Do Reward Points Really Reward

In an effort to overcome the competitive nature of the credit card market, credit lenders are turning to offering reward programs to gain an edge over their competitors. Countless types of reward programs exist, and credit lenders are offering cash back for purchases, airline “frequent flyer” miles, cruises, luggage, and points that can be used to purchase merchandise from specific stores are some of the more popular forms of credit card reward programs.

Often, cards will offer you reward points for every specific amount of money spent using the card. You can accumulate the points, and then when you have enough for the trip or cash back that you’re “saving” for, you cash them in. The theory of reward points is excellent, it’s like a bonus- you are going to use your credit card to make purchases, so why not earn something for the purchases you have to make anyway? There are a few loopholes in reward point programs, and some fine details that you should research thoroughly and take into consideration when choosing a credit card based on the rewards programs the lender is offering.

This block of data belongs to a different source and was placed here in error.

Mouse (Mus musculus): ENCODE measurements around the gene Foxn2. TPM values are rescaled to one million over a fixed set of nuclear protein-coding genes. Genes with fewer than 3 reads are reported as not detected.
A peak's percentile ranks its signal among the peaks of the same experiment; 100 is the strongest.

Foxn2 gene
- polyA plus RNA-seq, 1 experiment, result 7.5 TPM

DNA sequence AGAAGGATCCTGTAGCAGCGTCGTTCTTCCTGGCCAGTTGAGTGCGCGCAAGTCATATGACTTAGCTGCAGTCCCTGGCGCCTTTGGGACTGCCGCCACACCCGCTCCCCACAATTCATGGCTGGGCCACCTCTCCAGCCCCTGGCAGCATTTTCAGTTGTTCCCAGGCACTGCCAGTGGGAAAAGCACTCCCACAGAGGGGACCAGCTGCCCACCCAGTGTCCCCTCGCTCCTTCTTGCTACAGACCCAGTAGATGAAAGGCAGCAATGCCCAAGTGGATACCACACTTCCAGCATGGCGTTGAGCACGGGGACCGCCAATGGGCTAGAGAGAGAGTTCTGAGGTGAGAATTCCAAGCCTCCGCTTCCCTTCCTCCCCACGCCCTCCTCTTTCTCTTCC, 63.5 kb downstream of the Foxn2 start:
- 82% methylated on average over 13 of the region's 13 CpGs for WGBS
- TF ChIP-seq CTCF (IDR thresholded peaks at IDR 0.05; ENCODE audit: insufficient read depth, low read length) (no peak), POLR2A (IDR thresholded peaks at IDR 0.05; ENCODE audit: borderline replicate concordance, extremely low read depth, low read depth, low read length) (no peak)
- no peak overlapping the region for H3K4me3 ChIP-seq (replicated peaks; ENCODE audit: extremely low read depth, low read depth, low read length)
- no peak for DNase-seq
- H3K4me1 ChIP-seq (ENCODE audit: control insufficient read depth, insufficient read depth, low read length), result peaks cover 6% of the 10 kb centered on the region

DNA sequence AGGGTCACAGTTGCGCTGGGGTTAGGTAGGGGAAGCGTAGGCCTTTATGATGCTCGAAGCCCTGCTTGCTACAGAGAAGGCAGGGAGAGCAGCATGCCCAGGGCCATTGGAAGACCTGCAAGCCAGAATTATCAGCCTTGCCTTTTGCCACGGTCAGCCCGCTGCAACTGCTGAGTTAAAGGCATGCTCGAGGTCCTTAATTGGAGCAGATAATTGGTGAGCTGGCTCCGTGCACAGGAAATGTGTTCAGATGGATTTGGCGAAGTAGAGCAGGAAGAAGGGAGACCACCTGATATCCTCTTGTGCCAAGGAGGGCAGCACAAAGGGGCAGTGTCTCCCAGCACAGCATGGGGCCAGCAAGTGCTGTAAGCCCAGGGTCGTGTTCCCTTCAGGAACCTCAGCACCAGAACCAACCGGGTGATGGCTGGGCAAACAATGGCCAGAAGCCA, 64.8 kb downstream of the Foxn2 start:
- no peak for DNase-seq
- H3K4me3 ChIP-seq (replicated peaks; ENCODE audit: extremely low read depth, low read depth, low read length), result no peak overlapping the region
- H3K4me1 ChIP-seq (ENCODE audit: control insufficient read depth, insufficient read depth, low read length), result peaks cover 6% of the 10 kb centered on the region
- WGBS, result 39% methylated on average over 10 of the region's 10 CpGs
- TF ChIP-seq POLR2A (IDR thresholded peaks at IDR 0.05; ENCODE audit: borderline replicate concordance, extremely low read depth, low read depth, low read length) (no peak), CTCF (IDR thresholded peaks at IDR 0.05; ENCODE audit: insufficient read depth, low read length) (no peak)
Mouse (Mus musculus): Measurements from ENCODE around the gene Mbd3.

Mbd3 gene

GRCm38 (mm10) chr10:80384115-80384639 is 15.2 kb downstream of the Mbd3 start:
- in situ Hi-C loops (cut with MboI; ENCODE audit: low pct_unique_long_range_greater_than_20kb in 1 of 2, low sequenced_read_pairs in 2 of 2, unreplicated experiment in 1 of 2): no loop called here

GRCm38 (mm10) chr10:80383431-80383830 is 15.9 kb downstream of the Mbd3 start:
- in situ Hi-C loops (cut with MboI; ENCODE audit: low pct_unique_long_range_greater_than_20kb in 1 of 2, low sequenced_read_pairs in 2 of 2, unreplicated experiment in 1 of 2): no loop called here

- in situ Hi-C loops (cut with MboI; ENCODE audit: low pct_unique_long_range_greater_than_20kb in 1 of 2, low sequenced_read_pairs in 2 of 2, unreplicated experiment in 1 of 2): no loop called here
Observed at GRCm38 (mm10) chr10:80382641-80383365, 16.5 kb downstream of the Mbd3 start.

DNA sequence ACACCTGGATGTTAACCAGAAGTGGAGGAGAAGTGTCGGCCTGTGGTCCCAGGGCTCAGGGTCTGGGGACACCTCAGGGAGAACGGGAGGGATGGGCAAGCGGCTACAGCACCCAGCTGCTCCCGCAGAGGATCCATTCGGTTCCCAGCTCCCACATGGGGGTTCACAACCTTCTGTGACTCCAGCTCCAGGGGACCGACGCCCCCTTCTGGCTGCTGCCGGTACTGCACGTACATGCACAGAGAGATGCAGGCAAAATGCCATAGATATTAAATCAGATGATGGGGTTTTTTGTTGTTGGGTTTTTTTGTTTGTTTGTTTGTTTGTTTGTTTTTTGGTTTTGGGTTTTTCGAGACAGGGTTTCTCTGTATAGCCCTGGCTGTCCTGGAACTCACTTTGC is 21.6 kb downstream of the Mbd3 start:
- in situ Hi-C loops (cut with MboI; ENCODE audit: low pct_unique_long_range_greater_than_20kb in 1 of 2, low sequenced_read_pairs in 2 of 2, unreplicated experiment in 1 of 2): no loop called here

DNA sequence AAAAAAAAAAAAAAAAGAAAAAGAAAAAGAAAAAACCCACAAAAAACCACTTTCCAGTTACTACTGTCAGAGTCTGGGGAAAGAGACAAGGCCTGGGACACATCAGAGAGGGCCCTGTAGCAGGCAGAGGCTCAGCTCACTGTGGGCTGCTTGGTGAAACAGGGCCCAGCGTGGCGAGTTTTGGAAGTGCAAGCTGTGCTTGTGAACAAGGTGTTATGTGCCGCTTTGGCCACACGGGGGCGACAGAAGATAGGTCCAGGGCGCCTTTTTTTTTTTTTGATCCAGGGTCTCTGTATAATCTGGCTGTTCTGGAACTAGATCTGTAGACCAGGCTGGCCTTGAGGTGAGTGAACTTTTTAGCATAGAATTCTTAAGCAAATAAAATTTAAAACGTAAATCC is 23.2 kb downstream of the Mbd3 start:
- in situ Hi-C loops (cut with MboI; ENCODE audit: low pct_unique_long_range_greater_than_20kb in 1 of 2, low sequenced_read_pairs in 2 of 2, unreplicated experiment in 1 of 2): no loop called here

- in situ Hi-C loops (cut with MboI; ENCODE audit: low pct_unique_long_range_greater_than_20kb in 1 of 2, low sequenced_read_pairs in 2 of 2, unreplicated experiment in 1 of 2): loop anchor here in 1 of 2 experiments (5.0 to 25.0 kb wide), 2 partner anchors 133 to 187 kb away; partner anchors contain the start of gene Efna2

First, the reward points can change in value. It’s similar to a credit card company changing their interest rates- all the lender needs to do is notify the cardholders of the change and give sufficient notice before the changes take effect. If you are planning to use your reward points for a vacation, or to purchase airline tickets, don’t be surprised if by the time you have enough points to cash in the points don’t have enough value. You’ll need to keep a close watch on each of the “changes in credit card agreement” notices that come in the mail, as the details of your reward points programs can be found within them, and if changes are to take effect, you’ll learn about it in those documents.

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